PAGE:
Re: Does your community clean all the common areas yourselves? - cautionary tale
From: Diane (
Date: Thu, 4 Oct 2018 07:34:09 -0700 (PDT)
A note about O'Hashi and his community = from him
---------- Forwarded message ---------
From: Alan O'Hashi via Cohousing-L <cohousing-l [at]>
Date: Thu, Oct 4, 2018 at 9:56 AM
Subject: Re: [C-L]_ Does your community clean all the common areas
yourselves? - cautionary tale
To: cohousing-l [at] <cohousing-l [at]>
Cc: Alan O'Hashi <adoecos [at]>

Cohousers - This is a cautionary tale. At my place, which is a senior
community, when I first moved into the place, there was a high level of
individual member participation.

During the 10 years I've been here, participation has waned lately due to
aging issues around health, "aha" moments about aging and wanting to travel
more. In addition, during this time 31 percent of the community has turned
over and three basements have been converted into "housemate" rentals.

Participation around here now is largely sitting in meetings deciding who
to hire to do the work. We contract out all of the heavy lifting: snow
removal, cleaning the common house, landscaping. In a sense we contract out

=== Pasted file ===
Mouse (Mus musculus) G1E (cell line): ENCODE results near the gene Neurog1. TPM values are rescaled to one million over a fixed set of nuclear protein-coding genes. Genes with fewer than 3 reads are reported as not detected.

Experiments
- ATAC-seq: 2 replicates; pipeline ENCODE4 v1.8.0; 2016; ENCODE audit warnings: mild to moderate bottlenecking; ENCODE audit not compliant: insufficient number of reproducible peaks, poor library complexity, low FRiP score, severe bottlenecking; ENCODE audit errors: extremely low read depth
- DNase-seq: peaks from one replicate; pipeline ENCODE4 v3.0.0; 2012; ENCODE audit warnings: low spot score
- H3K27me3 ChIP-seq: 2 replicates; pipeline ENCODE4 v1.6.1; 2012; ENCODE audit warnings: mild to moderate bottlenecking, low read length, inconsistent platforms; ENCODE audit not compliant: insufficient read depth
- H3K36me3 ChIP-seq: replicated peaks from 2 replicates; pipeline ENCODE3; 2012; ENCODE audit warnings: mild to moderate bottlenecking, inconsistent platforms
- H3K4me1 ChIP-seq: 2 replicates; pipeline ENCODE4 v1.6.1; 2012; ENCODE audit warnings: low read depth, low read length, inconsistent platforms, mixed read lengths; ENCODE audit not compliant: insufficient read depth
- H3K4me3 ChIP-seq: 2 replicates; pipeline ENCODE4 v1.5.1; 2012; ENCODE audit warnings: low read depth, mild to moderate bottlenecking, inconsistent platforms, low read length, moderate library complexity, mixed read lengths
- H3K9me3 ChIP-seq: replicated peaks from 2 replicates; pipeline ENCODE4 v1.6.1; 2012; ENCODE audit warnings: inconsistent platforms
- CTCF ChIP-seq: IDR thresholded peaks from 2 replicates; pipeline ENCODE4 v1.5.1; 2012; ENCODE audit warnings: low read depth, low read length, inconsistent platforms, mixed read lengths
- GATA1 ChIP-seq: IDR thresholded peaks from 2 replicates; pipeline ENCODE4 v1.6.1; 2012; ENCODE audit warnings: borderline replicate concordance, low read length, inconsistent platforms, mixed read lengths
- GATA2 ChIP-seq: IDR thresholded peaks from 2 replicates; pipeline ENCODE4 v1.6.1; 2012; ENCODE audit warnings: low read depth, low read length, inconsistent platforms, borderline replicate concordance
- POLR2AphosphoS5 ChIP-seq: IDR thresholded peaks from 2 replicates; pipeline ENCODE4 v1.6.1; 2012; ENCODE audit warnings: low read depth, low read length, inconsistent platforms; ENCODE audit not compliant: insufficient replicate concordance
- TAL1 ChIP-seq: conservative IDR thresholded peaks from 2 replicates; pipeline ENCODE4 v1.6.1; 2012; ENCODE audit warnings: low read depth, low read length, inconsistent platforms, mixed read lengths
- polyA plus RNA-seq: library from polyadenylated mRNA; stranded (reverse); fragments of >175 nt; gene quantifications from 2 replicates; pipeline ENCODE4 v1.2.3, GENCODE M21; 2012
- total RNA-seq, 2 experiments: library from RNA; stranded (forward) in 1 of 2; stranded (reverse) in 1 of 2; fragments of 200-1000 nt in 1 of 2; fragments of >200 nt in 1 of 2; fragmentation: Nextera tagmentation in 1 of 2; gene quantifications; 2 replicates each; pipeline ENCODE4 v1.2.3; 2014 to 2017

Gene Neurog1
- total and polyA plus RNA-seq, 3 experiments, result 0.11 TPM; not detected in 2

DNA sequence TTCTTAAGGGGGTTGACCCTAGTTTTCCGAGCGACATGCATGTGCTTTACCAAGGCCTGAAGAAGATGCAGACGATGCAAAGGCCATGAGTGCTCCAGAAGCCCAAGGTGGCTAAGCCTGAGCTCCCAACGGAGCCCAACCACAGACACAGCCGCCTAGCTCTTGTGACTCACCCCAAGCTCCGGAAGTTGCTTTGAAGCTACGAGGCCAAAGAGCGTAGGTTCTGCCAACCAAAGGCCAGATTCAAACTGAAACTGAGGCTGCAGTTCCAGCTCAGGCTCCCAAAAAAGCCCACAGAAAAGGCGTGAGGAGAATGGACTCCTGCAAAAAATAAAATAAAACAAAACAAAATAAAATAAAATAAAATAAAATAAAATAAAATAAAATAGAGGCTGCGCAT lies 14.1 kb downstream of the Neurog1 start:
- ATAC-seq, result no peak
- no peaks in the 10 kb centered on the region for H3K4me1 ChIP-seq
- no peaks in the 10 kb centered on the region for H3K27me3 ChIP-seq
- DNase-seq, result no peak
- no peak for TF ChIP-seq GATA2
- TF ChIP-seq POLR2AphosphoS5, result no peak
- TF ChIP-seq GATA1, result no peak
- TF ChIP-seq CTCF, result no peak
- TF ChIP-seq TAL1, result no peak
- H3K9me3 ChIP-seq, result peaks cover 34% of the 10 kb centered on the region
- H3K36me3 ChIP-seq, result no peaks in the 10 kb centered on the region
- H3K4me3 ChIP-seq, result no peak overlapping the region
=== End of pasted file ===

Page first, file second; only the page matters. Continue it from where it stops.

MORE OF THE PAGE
community dinners because we have pot lucks rather than working together to
prepare meals.

Forming communities should look to the future about how to deal getting the
work done when neighbors age.

We're going through this now, but on a reactionary basis. The duty
prescription is not onerous. Members are asked to be on one team, clean up
after a dinner and lock up the common house from time to time. Since the
"work" now is sitting in meetings, there tends to be static membership on
teams without much rotation and thus, no room for new members.

In addition, the gardening team was eliminated because those attracted to
that work didn't like to make agendas and take minutes. Whether or not de
facto gardening is counted as "community participation" is unclear. There
was a note that recently came out asking for ideas about types of work that
could be counted toward participation or made up work that people could do.

Compounding the aging issue is this. Another four houses - 25 percent - are
selling within the year and at the same time. As such, much is in flux
because of the prospects of a bunch of new neighbors moving into the

ThxAlan O.
Alan O'Hashi - ECOS
EnviroCultural Organization Systems
Colorado 303-910-5782
Wyoming 307-274-1910
Nebraska 402-327-1652
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Diane Margolis
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Cambridge, MA 02140
617 354 1349

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